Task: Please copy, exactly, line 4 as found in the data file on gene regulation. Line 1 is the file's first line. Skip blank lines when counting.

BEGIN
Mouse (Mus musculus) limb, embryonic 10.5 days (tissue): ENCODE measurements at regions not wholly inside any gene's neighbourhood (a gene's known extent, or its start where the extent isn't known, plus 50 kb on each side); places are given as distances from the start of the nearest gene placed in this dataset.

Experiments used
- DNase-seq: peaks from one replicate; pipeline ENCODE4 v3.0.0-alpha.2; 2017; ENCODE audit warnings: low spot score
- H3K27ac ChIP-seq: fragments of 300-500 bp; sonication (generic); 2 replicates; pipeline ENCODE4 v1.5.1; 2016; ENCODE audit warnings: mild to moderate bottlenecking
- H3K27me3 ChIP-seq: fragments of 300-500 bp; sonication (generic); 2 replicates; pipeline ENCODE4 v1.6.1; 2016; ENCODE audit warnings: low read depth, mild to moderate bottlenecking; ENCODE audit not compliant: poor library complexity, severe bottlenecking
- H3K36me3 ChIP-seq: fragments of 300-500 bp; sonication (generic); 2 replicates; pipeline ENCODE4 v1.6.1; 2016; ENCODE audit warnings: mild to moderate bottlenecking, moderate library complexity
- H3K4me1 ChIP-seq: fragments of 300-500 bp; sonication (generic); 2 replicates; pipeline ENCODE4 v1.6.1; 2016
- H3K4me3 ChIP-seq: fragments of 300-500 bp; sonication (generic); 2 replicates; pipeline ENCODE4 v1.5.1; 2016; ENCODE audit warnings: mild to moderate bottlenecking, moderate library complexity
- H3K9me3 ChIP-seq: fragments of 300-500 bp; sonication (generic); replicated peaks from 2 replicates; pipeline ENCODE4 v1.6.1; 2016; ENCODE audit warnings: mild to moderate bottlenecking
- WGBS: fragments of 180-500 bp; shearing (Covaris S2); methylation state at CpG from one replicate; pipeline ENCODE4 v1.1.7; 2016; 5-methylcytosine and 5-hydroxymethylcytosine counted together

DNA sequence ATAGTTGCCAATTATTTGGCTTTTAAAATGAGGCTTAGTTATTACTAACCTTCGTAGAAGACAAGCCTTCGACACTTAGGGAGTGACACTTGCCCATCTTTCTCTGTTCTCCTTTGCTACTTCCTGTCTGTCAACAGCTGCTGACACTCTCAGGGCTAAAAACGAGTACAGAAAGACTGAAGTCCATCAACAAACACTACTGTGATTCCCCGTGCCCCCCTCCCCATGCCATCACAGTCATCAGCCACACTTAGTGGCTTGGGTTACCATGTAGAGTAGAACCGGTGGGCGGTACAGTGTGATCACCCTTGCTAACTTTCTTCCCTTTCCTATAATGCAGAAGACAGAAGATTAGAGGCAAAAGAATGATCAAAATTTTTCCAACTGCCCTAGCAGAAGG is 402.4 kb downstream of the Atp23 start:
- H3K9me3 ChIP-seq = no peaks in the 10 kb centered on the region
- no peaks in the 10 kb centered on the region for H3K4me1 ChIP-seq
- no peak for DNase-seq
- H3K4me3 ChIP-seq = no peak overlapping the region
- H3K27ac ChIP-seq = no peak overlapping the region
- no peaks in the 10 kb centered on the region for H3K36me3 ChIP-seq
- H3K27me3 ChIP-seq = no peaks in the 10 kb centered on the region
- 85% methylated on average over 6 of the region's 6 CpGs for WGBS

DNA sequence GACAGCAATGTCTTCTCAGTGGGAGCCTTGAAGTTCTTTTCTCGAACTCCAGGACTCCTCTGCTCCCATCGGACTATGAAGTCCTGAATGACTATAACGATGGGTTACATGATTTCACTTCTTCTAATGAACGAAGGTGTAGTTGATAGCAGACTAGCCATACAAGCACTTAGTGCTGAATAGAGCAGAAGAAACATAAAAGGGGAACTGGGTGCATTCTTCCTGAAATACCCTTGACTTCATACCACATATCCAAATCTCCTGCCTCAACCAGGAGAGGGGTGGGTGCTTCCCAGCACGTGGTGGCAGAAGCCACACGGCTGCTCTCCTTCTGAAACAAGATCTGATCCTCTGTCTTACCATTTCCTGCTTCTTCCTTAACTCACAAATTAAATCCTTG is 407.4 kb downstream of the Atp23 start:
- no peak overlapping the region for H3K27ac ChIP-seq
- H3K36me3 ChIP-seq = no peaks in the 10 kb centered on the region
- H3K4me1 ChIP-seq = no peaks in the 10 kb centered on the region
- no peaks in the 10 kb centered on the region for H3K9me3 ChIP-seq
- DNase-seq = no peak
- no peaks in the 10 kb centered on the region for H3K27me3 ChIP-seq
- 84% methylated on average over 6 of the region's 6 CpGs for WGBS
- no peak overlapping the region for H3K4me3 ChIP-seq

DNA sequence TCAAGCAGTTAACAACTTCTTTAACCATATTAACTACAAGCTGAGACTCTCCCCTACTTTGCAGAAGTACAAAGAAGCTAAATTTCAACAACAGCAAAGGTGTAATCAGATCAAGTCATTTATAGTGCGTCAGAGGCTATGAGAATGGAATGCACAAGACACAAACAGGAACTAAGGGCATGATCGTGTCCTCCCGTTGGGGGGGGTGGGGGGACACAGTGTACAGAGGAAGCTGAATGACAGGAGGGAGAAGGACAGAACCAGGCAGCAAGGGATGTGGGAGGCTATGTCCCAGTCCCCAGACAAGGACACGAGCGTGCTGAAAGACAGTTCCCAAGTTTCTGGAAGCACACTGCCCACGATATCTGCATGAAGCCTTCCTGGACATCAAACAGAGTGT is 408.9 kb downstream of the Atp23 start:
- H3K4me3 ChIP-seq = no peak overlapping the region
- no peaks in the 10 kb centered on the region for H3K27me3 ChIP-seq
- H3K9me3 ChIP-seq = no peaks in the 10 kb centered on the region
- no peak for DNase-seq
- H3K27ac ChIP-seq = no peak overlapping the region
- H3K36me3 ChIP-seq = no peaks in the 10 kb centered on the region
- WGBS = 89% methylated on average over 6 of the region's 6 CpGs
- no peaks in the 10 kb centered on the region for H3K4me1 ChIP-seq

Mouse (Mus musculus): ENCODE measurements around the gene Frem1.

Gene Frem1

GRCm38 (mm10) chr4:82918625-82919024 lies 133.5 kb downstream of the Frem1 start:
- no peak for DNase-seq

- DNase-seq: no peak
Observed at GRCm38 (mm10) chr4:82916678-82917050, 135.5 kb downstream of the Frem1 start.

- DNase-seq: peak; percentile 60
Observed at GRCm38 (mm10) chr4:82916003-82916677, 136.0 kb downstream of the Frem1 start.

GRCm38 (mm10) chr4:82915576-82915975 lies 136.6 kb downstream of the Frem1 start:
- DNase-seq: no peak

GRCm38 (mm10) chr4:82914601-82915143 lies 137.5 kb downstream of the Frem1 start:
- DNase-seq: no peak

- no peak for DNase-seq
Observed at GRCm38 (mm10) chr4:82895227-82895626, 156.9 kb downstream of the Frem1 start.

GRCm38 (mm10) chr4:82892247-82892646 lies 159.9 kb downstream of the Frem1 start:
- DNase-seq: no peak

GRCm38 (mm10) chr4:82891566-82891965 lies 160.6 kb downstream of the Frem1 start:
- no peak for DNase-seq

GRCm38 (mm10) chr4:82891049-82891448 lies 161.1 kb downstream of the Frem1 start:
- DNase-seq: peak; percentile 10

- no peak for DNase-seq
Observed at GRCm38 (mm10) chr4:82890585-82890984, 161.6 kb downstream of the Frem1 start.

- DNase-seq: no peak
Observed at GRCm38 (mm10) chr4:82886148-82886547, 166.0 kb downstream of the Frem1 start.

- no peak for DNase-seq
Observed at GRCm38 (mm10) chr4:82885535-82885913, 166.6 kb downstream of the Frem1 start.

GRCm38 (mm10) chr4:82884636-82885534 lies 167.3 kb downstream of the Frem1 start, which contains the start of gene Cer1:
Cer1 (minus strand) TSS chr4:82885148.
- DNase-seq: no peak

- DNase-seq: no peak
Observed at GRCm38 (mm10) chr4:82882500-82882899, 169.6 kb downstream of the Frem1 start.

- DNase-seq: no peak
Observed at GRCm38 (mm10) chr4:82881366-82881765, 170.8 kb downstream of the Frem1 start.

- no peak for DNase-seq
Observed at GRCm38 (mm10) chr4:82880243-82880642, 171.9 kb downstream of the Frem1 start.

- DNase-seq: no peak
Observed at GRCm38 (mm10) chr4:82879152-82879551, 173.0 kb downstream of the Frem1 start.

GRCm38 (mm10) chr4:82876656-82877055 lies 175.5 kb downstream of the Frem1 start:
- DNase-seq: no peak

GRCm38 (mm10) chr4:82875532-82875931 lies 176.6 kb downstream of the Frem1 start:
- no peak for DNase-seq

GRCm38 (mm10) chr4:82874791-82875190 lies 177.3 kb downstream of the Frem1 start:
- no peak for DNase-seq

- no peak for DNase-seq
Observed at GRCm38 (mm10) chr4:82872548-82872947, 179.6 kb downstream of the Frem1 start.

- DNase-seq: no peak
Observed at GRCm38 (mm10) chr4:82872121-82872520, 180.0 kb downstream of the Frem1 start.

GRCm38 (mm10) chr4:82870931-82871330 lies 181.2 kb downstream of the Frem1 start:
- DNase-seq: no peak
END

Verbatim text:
- H3K27ac ChIP-seq: fragments of 300-500 bp; sonication (generic); 2 replicates; pipeline ENCODE4 v1.5.1; 2016; ENCODE audit warnings: mild to moderate bottlenecking